Cleveland Indians Sue Insurance Broker following Wrongful Death Claim

It is generally understood that an insurance broker may be held liable for failing to obtain requisite insurance for the insured.  But, there is plenty of room for debate when the broker fails to obtain coverage for a third-party; i.e. an additional insured.  This issue was put to the test by the Cleveland Indians following the death of one of its patrons attending pre-game activities. According to the Sixth Circuit, the team stated a valid claim.

Cleveland Indians Baseball Co. v. New Hampshire, Ins. Co., et. al., No. 12-1589 arose after a patron was killed while attending pre-game festivities during the Indians 2010 “Kids Fun Day.” Allegedly, the Indians hired National Pastime Sports LLC to put on events which included multiple inflatable toys. Tragically, a man died when a large inflatable slide collapsed on top of him. The crux of the dispute was whether the Indians had standing to assert a claim directly against the insurance broker retained by National Pastime.

Prior to the accident, National Pastime agreed to name the Indians as an additional insured on a liability policy.  National Pastime engaged an independent broker to procure the policy.  Importantly, National Pastime notified the broker that the event would include inflatable games. However, when the broker obtained the policy, it failed to request coverage for inflatable toys and when the slide collapsed, National Pastime and the Cleveland Indians were not adequately insured.

As a result, the team brought suit against the broker in the Federal District Court for the District of Michigan. Initially, the District Court concluded that the broker did not have a contractual obligation to the Indians because the broker’s relationship was only with National Pastime.  The Sixth Circuit reversed on appeal.  The court reasoned that the broker owed a distinct duty to those whom it reasonably should have known could have been injured by its omissions.  The court concluded that the Indians were named as an additional insured and therefore it was reasonably foreseeable to the broker that the team would be harmed by the broker’s omissions in obtaining the policy.

This case expands the duty of care of an independent broker.  Now, brokers are held to a foreseeability test.  Thus, when working to obtain coverage for clients, brokers should be cognizant that their obligation and liability may extend beyond immediate clients but to those who potentially may be impacted by their actions. Certainly, as a result of this decision, brokers should pay particular attention to the needs of additional insureds.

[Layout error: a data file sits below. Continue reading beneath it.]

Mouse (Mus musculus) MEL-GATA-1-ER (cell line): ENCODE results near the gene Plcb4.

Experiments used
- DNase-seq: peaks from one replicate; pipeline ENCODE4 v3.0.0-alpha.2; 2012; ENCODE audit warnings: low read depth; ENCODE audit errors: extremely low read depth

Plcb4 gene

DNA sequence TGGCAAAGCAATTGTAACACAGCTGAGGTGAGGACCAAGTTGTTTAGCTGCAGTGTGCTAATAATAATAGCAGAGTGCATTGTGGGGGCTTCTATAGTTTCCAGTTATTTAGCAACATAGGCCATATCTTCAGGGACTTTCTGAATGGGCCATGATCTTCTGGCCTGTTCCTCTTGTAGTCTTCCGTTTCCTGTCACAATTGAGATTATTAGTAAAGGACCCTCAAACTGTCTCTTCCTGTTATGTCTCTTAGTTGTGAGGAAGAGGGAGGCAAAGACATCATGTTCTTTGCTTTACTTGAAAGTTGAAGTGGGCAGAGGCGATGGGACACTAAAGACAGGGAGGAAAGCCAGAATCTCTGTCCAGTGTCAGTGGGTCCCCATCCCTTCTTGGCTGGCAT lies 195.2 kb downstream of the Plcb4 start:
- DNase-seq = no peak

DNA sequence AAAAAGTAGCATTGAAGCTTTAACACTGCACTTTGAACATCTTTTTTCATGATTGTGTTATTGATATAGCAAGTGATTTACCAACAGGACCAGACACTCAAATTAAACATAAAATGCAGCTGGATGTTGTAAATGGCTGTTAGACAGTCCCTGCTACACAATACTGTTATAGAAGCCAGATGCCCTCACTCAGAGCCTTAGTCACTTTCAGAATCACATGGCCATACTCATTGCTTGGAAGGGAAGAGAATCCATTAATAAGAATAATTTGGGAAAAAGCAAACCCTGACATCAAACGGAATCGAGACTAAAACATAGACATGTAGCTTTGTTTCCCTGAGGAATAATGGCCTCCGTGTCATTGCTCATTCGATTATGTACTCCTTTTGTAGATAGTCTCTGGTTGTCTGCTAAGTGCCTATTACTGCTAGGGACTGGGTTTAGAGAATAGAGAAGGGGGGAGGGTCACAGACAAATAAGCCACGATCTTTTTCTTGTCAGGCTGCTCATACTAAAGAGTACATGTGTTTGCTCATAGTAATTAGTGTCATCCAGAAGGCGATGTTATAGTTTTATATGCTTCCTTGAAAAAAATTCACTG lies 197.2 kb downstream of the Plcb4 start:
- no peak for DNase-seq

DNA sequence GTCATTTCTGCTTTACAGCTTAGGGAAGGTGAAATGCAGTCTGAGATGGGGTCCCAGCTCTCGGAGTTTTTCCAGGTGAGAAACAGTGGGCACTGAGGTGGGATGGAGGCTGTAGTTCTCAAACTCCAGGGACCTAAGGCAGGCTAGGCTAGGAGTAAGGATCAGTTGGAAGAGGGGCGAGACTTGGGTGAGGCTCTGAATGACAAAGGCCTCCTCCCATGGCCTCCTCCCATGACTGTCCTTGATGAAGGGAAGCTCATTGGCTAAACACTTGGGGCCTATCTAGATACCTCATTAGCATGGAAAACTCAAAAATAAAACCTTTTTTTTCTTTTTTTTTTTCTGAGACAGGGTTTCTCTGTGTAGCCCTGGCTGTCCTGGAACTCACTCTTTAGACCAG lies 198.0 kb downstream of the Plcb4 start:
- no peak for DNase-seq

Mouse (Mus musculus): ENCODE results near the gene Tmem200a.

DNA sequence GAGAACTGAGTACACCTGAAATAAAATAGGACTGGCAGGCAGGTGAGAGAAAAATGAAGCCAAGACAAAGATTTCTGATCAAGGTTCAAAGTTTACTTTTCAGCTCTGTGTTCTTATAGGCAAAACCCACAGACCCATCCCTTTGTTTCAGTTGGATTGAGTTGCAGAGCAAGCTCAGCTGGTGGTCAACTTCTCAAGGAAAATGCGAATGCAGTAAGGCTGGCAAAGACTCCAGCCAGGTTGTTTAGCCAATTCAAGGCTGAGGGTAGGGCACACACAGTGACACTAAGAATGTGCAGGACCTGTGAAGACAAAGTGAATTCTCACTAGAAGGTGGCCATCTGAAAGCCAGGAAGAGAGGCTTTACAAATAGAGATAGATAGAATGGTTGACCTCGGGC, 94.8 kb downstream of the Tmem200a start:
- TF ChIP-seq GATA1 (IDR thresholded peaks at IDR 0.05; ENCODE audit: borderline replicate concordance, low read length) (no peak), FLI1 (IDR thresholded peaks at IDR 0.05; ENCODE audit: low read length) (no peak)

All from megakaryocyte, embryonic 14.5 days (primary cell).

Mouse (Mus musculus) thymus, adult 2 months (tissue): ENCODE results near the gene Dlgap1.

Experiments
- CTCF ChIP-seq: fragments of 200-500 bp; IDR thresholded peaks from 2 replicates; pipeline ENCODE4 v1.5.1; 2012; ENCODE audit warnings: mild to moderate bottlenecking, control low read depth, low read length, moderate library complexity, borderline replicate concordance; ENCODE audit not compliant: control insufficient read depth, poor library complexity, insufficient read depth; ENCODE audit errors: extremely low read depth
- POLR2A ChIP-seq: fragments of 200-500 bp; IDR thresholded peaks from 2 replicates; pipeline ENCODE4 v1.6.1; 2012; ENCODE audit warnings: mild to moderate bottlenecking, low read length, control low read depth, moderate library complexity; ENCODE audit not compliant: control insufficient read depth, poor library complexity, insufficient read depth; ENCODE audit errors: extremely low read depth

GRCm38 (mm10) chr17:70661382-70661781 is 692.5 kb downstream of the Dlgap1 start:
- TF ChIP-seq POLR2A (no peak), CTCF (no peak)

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  1. Michael A. Doering II

    Bad ruling, though the Additional Insured may (indirectly) be a party to the contract, they are not a client and thus a professional relationship and subsequent duties should not be inferred. The AI may even be little more than a name on a piece of paper to the broker.

    The Additional Insured is added *on behalf of* the Named Insured to conform to contractual obligations and similar. And, in fact, these obligations are often quasi-adversarial in that the AI wants coverage the Named Insured doesn’t want to purchase.

    I can see a theory of duty based on the fact that not having inflatable coverage puts the broker’s direct client at risk, since an uninsured loss is likely to wind up in their lap in some capacity. However, that duty is still to the immediate client – the Named Insured – though the action (requiring inflatable coverage for Additional Insureds) is still the same. That I can see, but not this.

    Though this is more of a stretch, I can also see a theory that the independent broker is responsible since they (assumedly) issued proof of coverage to the AI. If there was a major known activity taking place and the policy didn’t cover that, I can (maybe) see an inference of negligence in not specifically supplying that information. That said, any third party has the ability to request a full copy of the policy from the Named Insured.

    However, stating the theory that simply being a party to a contract obligates the broker to perform to a certain professional standard *for that party* is absurd. Especially when one considers those obligations can be in conflict with one’s duty to other insured’s.

    For example, is one obligated to offer a more expansive, but costlier, Additional Insured endorsement to any party requesting AI? Assuming contractual obligations are met, it could actually be against against a client’s best interest to do such because not only does it cost them premium, it makes their policy and loss history pick up claims it otherwise wouldn’t need to.

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